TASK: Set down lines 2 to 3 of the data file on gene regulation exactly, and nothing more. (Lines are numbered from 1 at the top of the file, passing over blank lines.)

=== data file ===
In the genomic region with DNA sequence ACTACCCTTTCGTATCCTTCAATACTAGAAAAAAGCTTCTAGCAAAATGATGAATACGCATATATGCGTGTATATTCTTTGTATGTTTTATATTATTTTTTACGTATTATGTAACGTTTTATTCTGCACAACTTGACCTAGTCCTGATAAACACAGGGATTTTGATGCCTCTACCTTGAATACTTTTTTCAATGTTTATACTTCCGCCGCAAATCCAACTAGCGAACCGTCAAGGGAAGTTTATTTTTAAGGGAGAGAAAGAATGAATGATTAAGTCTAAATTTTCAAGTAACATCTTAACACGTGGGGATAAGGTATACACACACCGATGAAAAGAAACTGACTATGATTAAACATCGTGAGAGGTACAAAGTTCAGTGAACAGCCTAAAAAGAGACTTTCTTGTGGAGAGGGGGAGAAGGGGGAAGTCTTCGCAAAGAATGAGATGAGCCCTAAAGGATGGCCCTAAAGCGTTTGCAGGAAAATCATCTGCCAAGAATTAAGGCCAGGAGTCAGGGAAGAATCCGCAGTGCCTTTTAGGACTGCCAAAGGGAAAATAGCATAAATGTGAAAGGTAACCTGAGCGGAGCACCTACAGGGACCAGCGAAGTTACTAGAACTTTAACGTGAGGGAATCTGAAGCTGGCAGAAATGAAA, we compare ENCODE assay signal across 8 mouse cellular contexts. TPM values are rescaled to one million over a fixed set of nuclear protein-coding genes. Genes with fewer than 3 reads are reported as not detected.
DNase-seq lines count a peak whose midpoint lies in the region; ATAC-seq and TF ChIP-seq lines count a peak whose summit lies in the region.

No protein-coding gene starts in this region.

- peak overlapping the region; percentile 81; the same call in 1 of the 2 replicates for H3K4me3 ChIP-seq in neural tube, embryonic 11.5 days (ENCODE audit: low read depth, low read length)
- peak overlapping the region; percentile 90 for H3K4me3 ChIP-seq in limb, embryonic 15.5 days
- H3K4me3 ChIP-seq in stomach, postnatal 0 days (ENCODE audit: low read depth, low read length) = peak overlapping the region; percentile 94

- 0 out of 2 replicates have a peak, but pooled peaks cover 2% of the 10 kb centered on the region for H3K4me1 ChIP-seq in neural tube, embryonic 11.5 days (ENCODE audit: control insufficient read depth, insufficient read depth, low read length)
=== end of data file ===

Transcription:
DNase-seq lines count a peak whose midpoint lies in the region; ATAC-seq and TF ChIP-seq lines count a peak whose summit lies in the region.

No protein-coding gene starts in this region.